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Endgame books

  • #21

    I have a laptop, but I am no lover of tablets and iPads because of their cramped space and tiny print.  Most of my work is done by inputting PGN files of games or positions into a UCI (Fritz 13) and using that as I read the book.  I normally use a dual screen monitor (24" and 19" respectively) to keep text (.PDF, etc.) on one screen and the UCI on the other as I read.  Alternately, I'll have a book on my lap (if no digital copy) and the game on screen.

    When working on endgame studies, it is a pain to manually set a board up with pieces or alternately to set up positions on the UCI.  So all else being equal, I suppose a book for which FEN or PGN files are available would be helpful but by no means necessary.  The quality of the book trumps all else.

  • #22

    @mldavis617 If you want endgame studies in pgn format, you can purchase from http://www.hhdbiv.nl/

    More than 70,000 endgame studies.

  • #23
    roi_g11 wrote:
    mldavis617 wrote:

    One book that Watson liked was Van Perlo's Endgame Tactics, but the price is outrageous and the book generally unavailable. 

    I've been waiting for this book to be re-printed.  Can't find it anywhere and it sells on Amazon for like a grand.  Ridiculous.

    It's not quite that expensive, for the cheapest copies anyway.

    Just before Christmas, I thought I had lucked out. I found one seller that had the book for a little over $30. I ordered it, got an e-mail saying it had shipped, and then the next day got an e-mail from the seller saying he actually didn't have it in stock anymore. :(

    I wonder why thy haven't done a new printing of it yet. I'm sure there is sufficient interest in the book and they could do very well. I would buy one.

  • #24

    I too like the Mueller. But my greatest advance in endgame came from books of endgame studies such as American Chess Art and from the Best Chess Endings of Capablanca.

  • #25
    roi_g11 wrote:

    Just found Van Perlo used online for $20!

    I ordered one a few days ago for $16 with shipping. I should receive it sometime this coming week.

    It pays to keep searching and sometimes you can get a good deal. Hopefully this time, I actually get it.

  • #26

    Hey Martin.  Would you mind updating on Van Perlo's once you go through it a bit?  That is an award winning book and I am considering studying after I am done with Dvoretsky's.  Thanks.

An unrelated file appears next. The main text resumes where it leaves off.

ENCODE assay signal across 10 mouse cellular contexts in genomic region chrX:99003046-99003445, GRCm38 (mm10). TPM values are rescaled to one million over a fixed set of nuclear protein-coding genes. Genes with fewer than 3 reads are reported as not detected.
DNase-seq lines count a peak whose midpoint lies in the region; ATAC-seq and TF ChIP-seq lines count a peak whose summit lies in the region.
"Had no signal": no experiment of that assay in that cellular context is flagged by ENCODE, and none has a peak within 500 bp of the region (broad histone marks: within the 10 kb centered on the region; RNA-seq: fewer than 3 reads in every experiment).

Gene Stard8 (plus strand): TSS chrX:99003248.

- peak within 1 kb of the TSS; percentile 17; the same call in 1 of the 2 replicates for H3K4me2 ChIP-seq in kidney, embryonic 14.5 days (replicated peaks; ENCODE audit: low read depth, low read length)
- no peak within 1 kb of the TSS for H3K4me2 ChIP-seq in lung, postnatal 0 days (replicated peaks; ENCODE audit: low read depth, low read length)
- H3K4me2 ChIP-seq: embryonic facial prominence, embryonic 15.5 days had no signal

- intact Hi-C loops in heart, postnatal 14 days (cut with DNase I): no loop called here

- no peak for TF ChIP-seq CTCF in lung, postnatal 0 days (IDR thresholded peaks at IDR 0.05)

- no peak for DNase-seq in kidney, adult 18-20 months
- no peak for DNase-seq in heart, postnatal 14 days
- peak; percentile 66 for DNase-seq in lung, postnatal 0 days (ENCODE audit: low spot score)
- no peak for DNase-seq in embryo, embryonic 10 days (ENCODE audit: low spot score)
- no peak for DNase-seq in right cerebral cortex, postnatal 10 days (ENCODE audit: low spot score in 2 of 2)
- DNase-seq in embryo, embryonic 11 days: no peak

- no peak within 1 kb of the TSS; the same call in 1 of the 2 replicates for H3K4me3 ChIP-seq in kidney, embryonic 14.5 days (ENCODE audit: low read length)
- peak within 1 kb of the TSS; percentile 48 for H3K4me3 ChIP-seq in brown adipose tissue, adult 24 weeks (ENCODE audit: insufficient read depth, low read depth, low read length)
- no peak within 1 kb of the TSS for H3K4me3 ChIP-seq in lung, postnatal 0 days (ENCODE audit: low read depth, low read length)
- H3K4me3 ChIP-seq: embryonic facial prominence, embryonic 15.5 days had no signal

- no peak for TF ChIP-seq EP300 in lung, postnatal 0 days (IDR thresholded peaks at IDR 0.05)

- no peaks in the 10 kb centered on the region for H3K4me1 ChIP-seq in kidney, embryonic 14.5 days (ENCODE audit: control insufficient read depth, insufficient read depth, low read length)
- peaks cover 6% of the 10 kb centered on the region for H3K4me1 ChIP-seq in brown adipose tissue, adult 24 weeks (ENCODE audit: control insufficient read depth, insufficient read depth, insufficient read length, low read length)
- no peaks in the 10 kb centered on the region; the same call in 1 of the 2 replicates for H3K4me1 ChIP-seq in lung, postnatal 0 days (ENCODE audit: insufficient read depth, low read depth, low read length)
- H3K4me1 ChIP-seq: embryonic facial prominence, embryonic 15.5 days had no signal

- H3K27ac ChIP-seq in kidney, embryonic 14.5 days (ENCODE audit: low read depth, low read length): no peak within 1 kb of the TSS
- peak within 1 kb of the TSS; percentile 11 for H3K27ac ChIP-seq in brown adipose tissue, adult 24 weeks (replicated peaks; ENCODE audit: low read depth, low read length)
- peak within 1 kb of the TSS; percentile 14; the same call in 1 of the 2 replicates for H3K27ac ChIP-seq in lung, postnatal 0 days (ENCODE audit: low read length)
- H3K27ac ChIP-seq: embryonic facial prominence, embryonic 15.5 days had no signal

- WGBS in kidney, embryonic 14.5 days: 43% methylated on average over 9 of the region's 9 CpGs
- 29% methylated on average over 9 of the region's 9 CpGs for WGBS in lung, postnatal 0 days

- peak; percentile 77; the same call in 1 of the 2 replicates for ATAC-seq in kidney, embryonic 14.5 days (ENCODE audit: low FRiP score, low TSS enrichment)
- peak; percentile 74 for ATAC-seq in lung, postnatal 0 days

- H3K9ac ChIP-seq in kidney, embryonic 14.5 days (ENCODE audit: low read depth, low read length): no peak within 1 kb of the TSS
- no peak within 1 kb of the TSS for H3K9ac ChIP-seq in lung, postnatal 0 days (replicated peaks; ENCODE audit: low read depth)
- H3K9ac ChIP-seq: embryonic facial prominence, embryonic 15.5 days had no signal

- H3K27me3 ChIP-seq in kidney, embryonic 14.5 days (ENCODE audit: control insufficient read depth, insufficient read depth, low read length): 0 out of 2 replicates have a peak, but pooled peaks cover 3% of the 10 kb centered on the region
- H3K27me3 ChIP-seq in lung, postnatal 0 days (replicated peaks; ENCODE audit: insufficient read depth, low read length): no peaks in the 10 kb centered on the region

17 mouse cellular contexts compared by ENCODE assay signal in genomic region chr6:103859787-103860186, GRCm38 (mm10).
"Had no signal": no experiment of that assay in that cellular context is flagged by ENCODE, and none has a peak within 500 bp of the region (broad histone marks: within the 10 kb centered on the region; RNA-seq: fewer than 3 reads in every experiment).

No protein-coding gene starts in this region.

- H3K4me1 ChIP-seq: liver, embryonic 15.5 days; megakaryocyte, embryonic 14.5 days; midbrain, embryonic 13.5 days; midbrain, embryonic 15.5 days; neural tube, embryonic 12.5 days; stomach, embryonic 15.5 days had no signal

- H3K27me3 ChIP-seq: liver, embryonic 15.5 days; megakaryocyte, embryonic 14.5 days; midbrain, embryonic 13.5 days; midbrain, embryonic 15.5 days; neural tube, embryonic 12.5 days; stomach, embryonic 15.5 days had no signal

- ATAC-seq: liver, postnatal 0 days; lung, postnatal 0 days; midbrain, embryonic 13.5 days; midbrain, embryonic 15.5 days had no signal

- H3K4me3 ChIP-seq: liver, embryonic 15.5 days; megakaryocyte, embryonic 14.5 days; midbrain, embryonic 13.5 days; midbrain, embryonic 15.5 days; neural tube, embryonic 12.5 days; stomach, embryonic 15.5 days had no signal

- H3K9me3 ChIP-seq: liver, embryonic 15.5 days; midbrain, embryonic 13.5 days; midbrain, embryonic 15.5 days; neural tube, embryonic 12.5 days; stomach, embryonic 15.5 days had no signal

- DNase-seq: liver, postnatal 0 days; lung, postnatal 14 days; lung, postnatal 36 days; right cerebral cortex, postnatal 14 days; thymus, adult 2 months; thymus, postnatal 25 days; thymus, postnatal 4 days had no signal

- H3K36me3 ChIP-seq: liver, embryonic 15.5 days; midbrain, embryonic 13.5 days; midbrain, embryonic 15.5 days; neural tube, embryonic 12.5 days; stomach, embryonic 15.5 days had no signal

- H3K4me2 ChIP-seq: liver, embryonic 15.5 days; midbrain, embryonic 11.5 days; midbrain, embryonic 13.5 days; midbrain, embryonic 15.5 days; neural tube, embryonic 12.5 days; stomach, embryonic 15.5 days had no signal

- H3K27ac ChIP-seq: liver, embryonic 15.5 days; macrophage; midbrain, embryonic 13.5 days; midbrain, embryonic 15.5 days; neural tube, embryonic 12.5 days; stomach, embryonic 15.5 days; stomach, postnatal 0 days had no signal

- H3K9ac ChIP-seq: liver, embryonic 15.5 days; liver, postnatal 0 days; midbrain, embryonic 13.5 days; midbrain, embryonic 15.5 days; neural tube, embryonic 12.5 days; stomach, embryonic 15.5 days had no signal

• #27

    I'll try and do that. I'm working through another book right now, actually going through it a second time for a more thorough study and then I'll probably take a crack at this one. Though, I have a bunch of other books to get to also :D

  • #28

    The fate of the chess player.  Check this book, check that book. (pun intended).  Cheers.  

  • #29

    Yep. Though I have promised myself that I'm going to finish 2 books before buying a new one. This book was my exception since it has been so hard to find. I saw they have a reprint of Soltis' Pawn Structure Chess and I was good and just put it on my wish list for now.

  • #30

    My favourite endgame book is Paul Keres' Practical Chess Endings.  He tries to formulate general rules that cover a range of situations, and is very good at explaining things.  Both fun and instructive.

    Seirawan's books are usually written so that they can be understood by beginners, so if you find advanced books difficult, that's one option.  I have Silman's book, and young developing players seem to like that one too.

    I really like John Nunn's books.  Understanding Chess Endgames is supposed to provide the basics that every player should know, while Nunn's Chess Endings volumes 1 and 2 are an effort to come up with fresh new generalizations that haven't been seen in other endgame textbooks.

    Dvoretsky's book on endgames is more accessible than some of his other books.  "The final word" though is probably not Dvoretsky at all, but rather Yuri Averbakh's 4 volume Comprehensive Chess Endings series.

    Muller and Lamprecht is a good book too, maybe a bit more advanced than Silman, but more accessible than Dvoretsky.

  • #31

    very easy answer


    for beginners: silman book

    for advance players : dvoretsky book

  • #32

    thans for the tip

  • #33

    I have the endgame courses of jeremy silman and I find it very good!

  • #34

    I got an used copy of Euwe's A GUIDE TO CHESS ENDINGS in a local used book store. I don't know if there's such a thing as a beginner or advanced end game book, but it has lots of info. It's in the old descriptive notation but it's in really good shape and only cost me $4.00US. A good resource is

    powells.com This is a huge bookstore here in Portland, Oregon. They have more books on chess than any other book store I've ever seen.

    I hope this helps.Smile

  • #35

    Two other good one volume reference endgame works which haven't been mentioned in this thread :

    - Averbach's Essential endgame knowledge (look for the 2nd edition)

    - Alburt's Just the facts

    And a third one, which I haven't read, but has many rave reviews on the Internet :

    - Howell's Essential Chess endings

  • #36

    Many endgame books are simply positional encyclopedias.  You can find many (Polgar's "Chess" for example) that give a position and the solution but not the explanation or philosophy for continuation.  Others such as the venerable "Basic Chess Endings" by Fine and, even more so, Silman explain the objective as well as the solution.  Dvoretsky is perhaps the most advanced but I don't have that one so can't comment on his writing, except that often the very advanced writers take for granted your depth of understanding and skip over some things you really should know.


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